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    ABSTRACT: Suppose that U = (U(1), … , U(d)) has a Uniform ([0, 1](d)) distribution, that Y = (Y(1), … , Y(d)) has the distribution G on [Formula: see text], and let X = (X(1), … , X(d)) = (U(1)Y(1), … , U(d)Y(d)). The resulting class of distributions of X (as G varies over all distributions on [Formula: see text]) is called the Scale Mixture of Uniforms class of distributions, and the corresponding class of densities on [Formula: see text] is denoted by [Formula: see text]. We study maximum likelihood estimation in the family [Formula: see text]. We prove existence of the MLE, establish Fenchel characterizations, and prove strong consistency of the almost surely unique maximum likelihood estimator (MLE) in [Formula: see text]. We also provide an asymptotic minimax lower bound for estimating the functional f ↦ f(x) under reasonable differentiability assumptions on f ∈ [Formula: see text] in a neighborhood of x. We conclude the paper with discussion, conjectures and open problems pertaining to global and local rates of convergence of the MLE.
    Preview · Article · May 2012 · Journal of Multivariate Analysis
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    ABSTRACT: Neuropeptide Y (NPY) coordinates inflammation and bone metabolism which are central to the pathogenesis of periodontitis. The present study was designed to determine whether NPY was quantifiable in human gingival crevicular fluid (GCF) and to test the null hypothesis that GCF levels of NPY were the same in periodontal health and disease. A subsidiary aim was to determine the potential functionality of released NPY by detecting the presence of NPY Y1 receptors in gingival tissue. The periodontitis group consisted of 20 subjects (10 females and 10 males) mean age 41.4 (S.D. 9.6 years). The control group comprised 20 subjects (10 females and 10 males) mean age 37.4 (S.D. 11.7 years). NPY levels in GCF were measured in periodontal health and disease by radioimmunoassay. NPY Y1 receptor expression in gingival tissue was determined by Western blotting of membrane protein extracts from healthy and inflamed gum. Healthy sites from control subjects had significantly higher levels of NPY than diseased sites from periodontitis subjects. NPY Y1 receptor protein was detected in both healthy and inflamed gingival tissue by Western blotting. The significantly elevated levels of NPY in GCF from healthy compared with periodontitis sites suggests a tonic role for NPY, the functionality of which is indicated by the presence of NPY Y1 receptors in local gingival tissue.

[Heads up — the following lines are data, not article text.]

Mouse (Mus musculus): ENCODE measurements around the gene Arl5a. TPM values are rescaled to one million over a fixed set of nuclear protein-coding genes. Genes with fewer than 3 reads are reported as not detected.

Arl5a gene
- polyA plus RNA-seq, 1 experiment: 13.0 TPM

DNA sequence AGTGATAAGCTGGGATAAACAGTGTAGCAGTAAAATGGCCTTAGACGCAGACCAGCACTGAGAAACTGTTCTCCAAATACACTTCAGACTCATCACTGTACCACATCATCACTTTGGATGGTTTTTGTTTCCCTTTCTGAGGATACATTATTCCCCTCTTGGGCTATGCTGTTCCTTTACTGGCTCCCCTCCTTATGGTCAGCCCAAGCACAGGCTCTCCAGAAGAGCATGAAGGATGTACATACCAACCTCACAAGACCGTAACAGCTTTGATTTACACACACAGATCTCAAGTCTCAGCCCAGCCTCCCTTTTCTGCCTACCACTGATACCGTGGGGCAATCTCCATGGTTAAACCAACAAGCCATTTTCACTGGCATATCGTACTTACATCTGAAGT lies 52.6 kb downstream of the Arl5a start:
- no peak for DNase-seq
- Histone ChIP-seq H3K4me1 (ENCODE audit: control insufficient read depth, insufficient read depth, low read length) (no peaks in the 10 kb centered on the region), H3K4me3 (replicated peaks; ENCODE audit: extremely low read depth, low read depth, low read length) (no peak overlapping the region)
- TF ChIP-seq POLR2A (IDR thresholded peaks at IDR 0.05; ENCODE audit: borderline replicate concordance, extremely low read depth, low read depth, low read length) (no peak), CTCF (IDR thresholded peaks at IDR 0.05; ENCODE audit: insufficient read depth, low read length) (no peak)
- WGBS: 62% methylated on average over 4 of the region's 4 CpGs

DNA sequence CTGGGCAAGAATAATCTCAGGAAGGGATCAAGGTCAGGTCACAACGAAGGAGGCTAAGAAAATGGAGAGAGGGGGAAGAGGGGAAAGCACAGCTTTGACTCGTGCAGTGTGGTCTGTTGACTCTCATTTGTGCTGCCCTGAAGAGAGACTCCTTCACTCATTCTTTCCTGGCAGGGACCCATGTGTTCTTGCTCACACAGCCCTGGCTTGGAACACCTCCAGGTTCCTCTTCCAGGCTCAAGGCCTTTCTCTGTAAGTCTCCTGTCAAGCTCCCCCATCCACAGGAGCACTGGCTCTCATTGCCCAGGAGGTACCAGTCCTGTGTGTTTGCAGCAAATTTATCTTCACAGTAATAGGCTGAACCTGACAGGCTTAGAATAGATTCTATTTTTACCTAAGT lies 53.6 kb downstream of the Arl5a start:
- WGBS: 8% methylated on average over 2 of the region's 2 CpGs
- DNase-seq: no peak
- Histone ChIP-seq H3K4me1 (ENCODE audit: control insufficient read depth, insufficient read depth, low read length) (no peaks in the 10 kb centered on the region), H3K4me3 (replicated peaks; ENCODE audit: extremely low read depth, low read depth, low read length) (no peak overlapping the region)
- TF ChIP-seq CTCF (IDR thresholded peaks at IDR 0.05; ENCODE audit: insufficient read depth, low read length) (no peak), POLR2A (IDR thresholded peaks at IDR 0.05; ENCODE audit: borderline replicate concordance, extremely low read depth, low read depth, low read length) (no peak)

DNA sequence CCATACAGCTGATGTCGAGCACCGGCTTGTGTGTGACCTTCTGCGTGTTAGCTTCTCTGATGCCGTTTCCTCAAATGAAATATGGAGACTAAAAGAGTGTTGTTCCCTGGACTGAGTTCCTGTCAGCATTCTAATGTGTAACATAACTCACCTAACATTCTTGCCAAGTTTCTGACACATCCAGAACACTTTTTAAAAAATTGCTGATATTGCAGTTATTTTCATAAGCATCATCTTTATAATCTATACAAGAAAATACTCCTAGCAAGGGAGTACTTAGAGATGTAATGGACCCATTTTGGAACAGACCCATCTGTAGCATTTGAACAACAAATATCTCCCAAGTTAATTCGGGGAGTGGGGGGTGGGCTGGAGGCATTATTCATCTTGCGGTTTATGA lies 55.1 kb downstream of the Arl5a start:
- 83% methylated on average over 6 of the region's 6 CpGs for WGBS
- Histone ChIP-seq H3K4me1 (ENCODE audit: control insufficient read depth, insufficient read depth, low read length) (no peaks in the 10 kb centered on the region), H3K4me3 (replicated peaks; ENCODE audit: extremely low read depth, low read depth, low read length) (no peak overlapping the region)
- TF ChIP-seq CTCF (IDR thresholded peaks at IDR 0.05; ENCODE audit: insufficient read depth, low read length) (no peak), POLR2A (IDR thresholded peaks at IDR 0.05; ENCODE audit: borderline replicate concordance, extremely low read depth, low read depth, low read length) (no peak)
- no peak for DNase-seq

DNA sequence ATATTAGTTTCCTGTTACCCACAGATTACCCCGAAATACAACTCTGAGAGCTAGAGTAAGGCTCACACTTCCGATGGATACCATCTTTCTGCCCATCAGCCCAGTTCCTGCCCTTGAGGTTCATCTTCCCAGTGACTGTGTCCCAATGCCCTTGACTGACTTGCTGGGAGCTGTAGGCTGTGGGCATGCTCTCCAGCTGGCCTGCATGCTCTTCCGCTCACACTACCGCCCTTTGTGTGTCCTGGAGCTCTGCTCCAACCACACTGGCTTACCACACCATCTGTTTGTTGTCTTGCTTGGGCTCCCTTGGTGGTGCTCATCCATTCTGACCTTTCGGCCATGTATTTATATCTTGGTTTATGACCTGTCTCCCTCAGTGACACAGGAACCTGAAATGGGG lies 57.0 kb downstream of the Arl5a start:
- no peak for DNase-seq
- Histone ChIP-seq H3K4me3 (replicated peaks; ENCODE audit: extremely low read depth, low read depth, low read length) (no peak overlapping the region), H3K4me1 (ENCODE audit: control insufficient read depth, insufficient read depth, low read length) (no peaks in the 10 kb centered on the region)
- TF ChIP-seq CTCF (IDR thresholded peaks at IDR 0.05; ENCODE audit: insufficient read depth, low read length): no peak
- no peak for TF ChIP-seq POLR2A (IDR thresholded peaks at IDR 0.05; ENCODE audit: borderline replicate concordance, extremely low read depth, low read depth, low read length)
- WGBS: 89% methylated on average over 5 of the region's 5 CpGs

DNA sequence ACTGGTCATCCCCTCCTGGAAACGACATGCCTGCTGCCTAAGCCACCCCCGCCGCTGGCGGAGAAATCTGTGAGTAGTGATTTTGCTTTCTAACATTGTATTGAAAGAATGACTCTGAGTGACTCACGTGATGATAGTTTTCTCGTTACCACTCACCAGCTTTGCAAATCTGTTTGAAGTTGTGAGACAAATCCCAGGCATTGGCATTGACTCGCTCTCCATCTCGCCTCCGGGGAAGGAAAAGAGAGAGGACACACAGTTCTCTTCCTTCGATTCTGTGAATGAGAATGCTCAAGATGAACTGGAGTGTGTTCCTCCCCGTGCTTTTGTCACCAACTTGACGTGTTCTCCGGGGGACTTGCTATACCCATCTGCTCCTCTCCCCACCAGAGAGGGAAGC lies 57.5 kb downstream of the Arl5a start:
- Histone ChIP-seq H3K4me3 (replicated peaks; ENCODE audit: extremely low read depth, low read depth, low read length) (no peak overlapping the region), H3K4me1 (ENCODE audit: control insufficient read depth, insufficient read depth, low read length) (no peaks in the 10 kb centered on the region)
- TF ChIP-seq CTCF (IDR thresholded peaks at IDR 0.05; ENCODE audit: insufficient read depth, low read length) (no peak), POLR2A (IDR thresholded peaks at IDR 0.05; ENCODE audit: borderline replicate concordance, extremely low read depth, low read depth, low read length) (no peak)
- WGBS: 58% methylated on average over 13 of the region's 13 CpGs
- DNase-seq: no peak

No preview · Article · Dec 2008 · Archives of oral biology
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    ABSTRACT: To determine the distribution of the NPY Y1 receptor in carious and noncarious human dental pulp tissue using immunohistochemistry. A subsidiary aim was to confirm the presence of the NPY Y1 protein product in membrane fractions of dental pulp tissue from carious and noncarious teeth using western blotting. Twenty two dental pulp samples were collected from carious and noncarious extracted teeth. Ten samples were processed for immunohistochemistry using a specific antibody to the NPY Y1 receptor. Twelve samples were used to obtain membrane extracts which were electrophoresed, blotted onto nitrocellulose and probed with NPY Y1 receptor antibody. Kruskal-Wallis one-way analysis of variance was employed to test for overall statistical differences between NPY Y1 levels in noncarious, moderately carious and grossly carious teeth. Neuropeptide Y Y1 receptor immunoreactivity was detected on the walls of blood vessels in pulp tissue from noncarious teeth. In carious teeth NPY Y1 immunoreactivity was observed on nerve fibres, blood vessels and inflammatory cells. Western blotting indicated the presence and confirmed the variability of NPY Y1 receptor protein expression in solubilised membrane preparations of human dental pulp tissue from carious and noncarious teeth. Neuropeptide Y Y1 is expressed in human dental pulp tissue with evidence of increased expression in carious compared with noncarious teeth, suggesting a role for NPY Y1 in modulation of caries induced pulpal inflammation.
    No preview · Article · Sep 2008 · International Endodontic Journal
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